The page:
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State of the States

India has 29 states and seven union territories that include Delhi and Puducherry. What kind of life have these 36 administrations given us? Piecing together information from various sources that are publicly available we present the state of the economy, health, education, infrastructure, crime and punishment and governance in each of these outposts.

State of the States

First, let’s put a few perspectives in place. One, we have classified the states into three categories: ‘A’ is about states with a population of at least 5 per cent of India’s population.  ‘B’ represents states with a population of 2.5 per cent of India’s population. The rest of the pack make up for ‘C.’ 

There is a separate categorisation for Union Territories.  We have made a couple of adjustments. Delhi, which has a sizeable population, is placed under Category ‘C’ states, while Puducherry, whose population is negligible, stays under Union Territory.  Telangana has been left out since some parameters relating to it are not available. 

The deck now has A (8 states), B (6 states), C (15 including Delhi) and UT (6 excluding Delhi)

Let’s tell you how we have gone about with the analysis. We tracked 20 parameters and categorised them into six major categories. 

 

MEASURING HAPPINESS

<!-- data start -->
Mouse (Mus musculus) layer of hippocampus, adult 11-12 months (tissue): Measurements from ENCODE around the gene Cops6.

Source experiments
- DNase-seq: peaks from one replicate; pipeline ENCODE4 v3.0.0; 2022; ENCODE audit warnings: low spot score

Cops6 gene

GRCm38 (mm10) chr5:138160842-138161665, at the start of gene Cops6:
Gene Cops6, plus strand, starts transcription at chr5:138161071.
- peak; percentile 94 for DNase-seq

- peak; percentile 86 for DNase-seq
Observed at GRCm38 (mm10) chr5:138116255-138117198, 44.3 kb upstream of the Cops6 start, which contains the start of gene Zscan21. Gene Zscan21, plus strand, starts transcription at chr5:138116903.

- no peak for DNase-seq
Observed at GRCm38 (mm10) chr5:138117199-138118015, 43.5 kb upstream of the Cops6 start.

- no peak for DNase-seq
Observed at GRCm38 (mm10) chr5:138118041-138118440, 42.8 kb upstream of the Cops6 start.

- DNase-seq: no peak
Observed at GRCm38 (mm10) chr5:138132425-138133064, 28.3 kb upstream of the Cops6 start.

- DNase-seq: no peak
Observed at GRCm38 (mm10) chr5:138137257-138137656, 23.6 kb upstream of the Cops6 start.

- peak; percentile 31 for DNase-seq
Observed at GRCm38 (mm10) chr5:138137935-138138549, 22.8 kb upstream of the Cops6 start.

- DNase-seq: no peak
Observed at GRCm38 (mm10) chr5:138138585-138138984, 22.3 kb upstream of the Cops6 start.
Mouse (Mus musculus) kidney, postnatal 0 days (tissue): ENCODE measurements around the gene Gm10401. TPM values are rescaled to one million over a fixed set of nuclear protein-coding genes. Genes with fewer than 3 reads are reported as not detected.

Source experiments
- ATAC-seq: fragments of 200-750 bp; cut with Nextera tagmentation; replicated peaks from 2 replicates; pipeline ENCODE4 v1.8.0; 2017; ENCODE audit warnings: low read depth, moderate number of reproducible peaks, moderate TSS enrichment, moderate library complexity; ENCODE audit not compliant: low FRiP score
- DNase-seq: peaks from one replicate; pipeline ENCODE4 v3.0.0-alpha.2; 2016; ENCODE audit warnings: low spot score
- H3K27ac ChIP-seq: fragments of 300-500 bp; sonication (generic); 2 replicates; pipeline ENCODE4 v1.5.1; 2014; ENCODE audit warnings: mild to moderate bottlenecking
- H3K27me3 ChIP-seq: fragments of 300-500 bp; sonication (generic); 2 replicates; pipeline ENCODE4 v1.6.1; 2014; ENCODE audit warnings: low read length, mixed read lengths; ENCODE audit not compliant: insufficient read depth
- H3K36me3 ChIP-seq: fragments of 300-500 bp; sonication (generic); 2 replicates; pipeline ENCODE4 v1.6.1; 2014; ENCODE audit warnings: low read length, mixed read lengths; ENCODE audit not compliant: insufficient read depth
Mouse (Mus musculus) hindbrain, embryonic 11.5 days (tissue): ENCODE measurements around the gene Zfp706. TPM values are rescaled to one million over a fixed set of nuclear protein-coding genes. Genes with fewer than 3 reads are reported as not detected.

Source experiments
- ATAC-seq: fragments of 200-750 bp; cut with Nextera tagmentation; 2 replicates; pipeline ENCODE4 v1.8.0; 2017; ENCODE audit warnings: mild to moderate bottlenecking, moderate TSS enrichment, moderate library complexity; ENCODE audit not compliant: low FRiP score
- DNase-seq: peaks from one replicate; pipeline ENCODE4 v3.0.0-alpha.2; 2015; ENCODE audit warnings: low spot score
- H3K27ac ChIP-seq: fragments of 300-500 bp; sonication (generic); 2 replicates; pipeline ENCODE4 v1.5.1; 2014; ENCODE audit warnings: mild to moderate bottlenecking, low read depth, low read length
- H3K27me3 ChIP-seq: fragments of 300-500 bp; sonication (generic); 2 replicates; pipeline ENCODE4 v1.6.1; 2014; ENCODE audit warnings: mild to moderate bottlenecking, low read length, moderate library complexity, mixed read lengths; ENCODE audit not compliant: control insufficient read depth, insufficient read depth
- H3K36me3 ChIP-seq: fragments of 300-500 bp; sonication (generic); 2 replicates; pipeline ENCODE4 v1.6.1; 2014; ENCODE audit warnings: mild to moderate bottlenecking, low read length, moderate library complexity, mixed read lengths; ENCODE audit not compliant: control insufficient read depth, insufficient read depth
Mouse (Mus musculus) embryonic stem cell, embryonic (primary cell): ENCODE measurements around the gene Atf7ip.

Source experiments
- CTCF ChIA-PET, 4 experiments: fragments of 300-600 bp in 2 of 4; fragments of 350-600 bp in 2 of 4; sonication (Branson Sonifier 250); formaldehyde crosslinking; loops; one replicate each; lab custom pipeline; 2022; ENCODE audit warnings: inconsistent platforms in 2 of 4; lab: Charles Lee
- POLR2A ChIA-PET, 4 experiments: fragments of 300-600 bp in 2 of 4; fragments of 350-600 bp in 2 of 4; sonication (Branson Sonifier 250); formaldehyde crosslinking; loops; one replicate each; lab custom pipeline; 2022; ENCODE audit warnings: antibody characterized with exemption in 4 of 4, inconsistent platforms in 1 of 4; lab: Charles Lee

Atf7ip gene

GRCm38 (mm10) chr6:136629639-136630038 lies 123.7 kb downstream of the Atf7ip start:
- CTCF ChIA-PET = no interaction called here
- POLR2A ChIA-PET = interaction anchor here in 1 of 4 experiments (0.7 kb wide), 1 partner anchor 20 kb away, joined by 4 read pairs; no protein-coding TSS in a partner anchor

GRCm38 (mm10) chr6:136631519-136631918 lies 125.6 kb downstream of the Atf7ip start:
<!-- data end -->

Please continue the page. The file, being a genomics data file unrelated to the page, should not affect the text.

‘Economic progress,’ leads to happiness. The five principal measures are per capita GDP, asset ownership, poverty, unemployment and inflation.  Let’s look at their importance in turn. 

1. Per capita GDP:   

The Gross Domestic Product (GDP) measures the earnings of a state during a year and is an indicator of economic performance. It’s similar to the annual earnings of a family. A better signpost of happiness is per-capita GDP, which is the ratio of the state GDP to state’s population. It’s an indicator of the standard of living as also the productivity of a state’s workforce.

2. Homeownership:   

Not just in India but the world over, home ownership is a matter of status and achievement. Research shows that home owning leads to better wealth, health, and happiness.  It is good for the economy. As buyers scale up, the multiplier effect works since furniture, home loans, and construction material industries benefit. 

3. Prosperity:

Prosperity is the measure of success in society.  Food, drinking water, sanitation facilities, healthcare and education represent some of the pre-requisites for a minimum standard of living. It depends on both income and access to services.  We have taken the percentage of people living below the poverty line and deducted it from 100 per cent to arrive at the index of prosperity. 

4. Inflation: 

If I could buy ten dosas with Rs 100 ten years ago but can buy only four now, it means there has been an inflation in the price of dosas. In the long run, the rise happens because of an increase in the money supply.  Reasonable inflation can be healthy. It is one marked by both increase in money supply and improvements in the economic growth of the society. Changes in the Consumer Price Index are a good measure of inflation. The state with the lower inflation index is ranked higher. 

5. Employment 

In economic speak, the employment rate is the share of the labour force, which are qualified and willing to work, that has jobs and incomes. When the economy is doing well, the employment rate should rise as it creates additional economic investments, which in turn create jobs and revenue.  The employment rate is the ratio of the employed population to the working age population. We picked the unemployment rate per 1000 and deducted it from 1000 to arrive at the employment rate.

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